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Conscience Magazine

In Hulu Film, Conscience Clauses Thwart Plan B Pilgrimage

By Margaret Hamm November 4, 2021

Debuting on Hulu in May, Natalie Morales’ newest film, “Plan B,” follows high school best friends Lupe and Sunny as they road trip across their home state of South Dakota to get the Plan B pill. 

The film’s plot hinges on the moment Sunny, following a sexual encounter gone wrong, visits her local pharmacy with Lupe to purchase the Plan B pill. After requesting identification for both girls, the pharmacist refuses to sell emergency contraceptives to Sunny. “Any medical professional in the great state of South Dakota can refuse to sell birth control drugs to someone if it goes against their beliefs. And around here it does,” he explains. 

Through this interaction, the film illustrates how conscience clauses prohibit comprehensive healthcare on a concrete, everyday level. But even with this vivid invocation of the conscience clause, the film fails to explain it and leaves much of the issue’s explanation to the brief line uttered by the pharmacist. 

In reality, conscience clauses like South Dakota’s law impact people seeking emergency contraception in disproportionate ways — a dynamic that the movie does not always make clear. Specifically, the film fails to highlight the role that these exemptions play in creating higher barriers to low-income people, LGBTQIA+ people, and people of color. For example, Lupe and Sunny repeatedly withstand racist comments and microaggressions perpetrated by other characters, but the movie never addresses the systemic racism inherent in conscience clause-based refusals. 

Rural Access to Plan B 

 In discussing the regional divide in America’s reproductive healthcare, the film does a superb job of examining the ways that conscience clauses impact some groups more heavily than others. Set in rural South Dakota, “Plan B” underscores certain factors that complicate access to emergency contraception. Lack of widespread public transportation means that Sunny and Lupe must use Sunny’s mom’s car to travel across the state to a Planned Parenthood clinic. The scarcity of institutions offering emergency contraception — painfully common in rural areas and the Midwest more broadly — is evident throughout the film. With only one pharmacy in Sunny and Lupe’s hometown, the pharmacist’s refusal to provide Plan B blocks Sunny from obtaining emergency contraceptives anywhere local. 

Later in the film, the permanent closure of the clinic Lupe and Sunny eventually reach after hours of driving vividly portrays the devastating lack of reproductive health providers in states like South Dakota. The closure of even one clinic creates significant problems for those in desperate need of services. South Dakota’s neighboring state of Minnesota provides a real-life example of this problem. In August, for example, Whole Woman’s Health of the Twin Cities was forced to cease all in-person operations as the clinic moved to a fully virtual format. This closure means that Minnesotans seeking abortions and other reproductive health services now have fewer options. Only three clinics offering surgical abortions of any kind remain in the state.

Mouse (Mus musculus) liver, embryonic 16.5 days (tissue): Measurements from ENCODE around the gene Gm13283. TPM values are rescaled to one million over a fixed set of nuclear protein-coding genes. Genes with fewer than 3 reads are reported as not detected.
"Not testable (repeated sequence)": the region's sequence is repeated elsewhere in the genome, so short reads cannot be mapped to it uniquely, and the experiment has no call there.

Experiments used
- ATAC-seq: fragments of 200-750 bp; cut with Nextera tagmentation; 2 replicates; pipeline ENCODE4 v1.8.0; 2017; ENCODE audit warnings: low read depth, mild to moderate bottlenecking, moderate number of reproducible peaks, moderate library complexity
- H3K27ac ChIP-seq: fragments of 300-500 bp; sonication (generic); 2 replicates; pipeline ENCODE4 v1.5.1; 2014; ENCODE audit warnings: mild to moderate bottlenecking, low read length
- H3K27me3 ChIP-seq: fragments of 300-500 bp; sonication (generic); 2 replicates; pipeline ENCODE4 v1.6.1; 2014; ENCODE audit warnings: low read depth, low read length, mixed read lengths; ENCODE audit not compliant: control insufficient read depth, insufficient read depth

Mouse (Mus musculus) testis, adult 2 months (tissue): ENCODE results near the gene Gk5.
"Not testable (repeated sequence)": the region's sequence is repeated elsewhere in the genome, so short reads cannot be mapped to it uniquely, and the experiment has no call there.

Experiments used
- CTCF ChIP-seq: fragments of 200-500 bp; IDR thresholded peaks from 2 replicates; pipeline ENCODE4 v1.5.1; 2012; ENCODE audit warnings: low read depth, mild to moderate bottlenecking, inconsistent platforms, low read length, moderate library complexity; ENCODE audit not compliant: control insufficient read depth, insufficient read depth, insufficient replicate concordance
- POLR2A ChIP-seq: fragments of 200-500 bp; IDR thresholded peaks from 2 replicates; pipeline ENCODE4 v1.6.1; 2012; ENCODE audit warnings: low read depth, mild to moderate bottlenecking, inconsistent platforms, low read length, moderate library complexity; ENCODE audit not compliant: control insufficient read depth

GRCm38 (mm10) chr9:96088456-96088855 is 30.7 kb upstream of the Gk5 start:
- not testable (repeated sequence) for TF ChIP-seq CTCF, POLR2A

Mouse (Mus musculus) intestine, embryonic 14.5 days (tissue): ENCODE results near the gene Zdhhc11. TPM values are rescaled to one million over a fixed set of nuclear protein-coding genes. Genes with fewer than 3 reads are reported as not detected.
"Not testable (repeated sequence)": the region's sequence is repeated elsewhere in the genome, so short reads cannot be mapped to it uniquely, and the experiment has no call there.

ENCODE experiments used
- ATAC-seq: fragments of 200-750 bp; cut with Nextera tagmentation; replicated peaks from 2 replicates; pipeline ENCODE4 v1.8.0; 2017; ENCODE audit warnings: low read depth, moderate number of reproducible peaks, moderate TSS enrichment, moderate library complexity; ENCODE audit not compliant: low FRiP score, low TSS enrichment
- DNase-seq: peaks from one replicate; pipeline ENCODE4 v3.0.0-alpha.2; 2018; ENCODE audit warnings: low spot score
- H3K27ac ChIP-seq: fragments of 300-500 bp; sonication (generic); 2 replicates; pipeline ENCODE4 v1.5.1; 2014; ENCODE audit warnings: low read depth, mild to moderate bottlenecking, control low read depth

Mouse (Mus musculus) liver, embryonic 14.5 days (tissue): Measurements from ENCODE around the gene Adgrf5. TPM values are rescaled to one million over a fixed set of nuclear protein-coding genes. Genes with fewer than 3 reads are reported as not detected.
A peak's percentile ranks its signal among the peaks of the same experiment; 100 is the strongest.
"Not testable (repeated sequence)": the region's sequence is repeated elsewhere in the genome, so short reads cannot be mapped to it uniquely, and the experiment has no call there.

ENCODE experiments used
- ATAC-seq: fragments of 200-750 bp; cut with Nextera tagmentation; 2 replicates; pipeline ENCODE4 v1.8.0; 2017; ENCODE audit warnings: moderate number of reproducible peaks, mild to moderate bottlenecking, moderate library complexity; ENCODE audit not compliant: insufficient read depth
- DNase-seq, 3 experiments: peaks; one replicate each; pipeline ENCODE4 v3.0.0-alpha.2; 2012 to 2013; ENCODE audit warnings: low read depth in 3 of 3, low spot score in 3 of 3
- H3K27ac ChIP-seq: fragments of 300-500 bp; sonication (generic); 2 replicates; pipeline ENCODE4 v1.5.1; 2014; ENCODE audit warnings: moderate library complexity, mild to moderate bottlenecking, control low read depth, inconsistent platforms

"Conscience readers can watch the film and redefine what it means to use one’s conscience for good."


Christianity and Plan B 

The film ends with Sunny’s mother helping the girls purchase Plan B from the pharmacist who turned Sunny away. On the one hand, Sunny’s emotional breakdown in the parking lot of the shuttered Planned Parenthood speaks to the cruel reality that many face when conscience clause-wielding pharmacists and medical professionals make arbitrary decisions about what is best for the lives and bodies of others. On the other hand, the conclusion itself — in which the central conflict of the film is magically resolved — seems overly simplistic. The many Americans cruelly denied healthcare on the grounds of “religious freedom,” rarely get a second chance. Those who invoke the conscience clause will not suddenly change their minds. Rather than ignoring these harsh truths in favor of a manufactured happy ending, Morales and the writers of “Plan B” should have grappled with this unfortunate reality. 

Reflecting on the importance of the film during a recent NPR interview, Morales spoke briefly about the role of Christianity in “Plan B.” “I was raised really Catholic,” she said, “and there are some themes in the movie that, you know, can be controversial in Christian households.” While Morales went on to explain her inclusion of explicitly Christian characters espousing values she would like to have seen as a child, her comment about the “controversial” nature of contraception suggests — wrongly, of course — that reproductive justice and Christianity are not completely compatible. Regardless of this interpretation, the conscience clauses that frame the action in “Plan B” rely on a very specific understanding of “conscience” and how it functions. In light of this knowledge, Conscience readers can watch the film and redefine what it means to use one’s conscience for good. 

Overall, the film makes a necessary contribution by depicting the difficulties of seeking reproductive healthcare as a young person in today’s America, particularly because of conscience clauses in rural areas. However, in showing the realities of accessing reproductive healthcare and the role religion plays in that process, the movie occasionally falls short. 

Margaret Hamm
Margaret Hamm

MARGARET HAMM, MTS, is a J.D. candidate at Boston University School of Law studying religion, gender, and American constitutional law. She is a recent graduate of Harvard Divinity School, where she wrote her master’s thesis on American Christian women’s responses to the legalization of the birth control pill.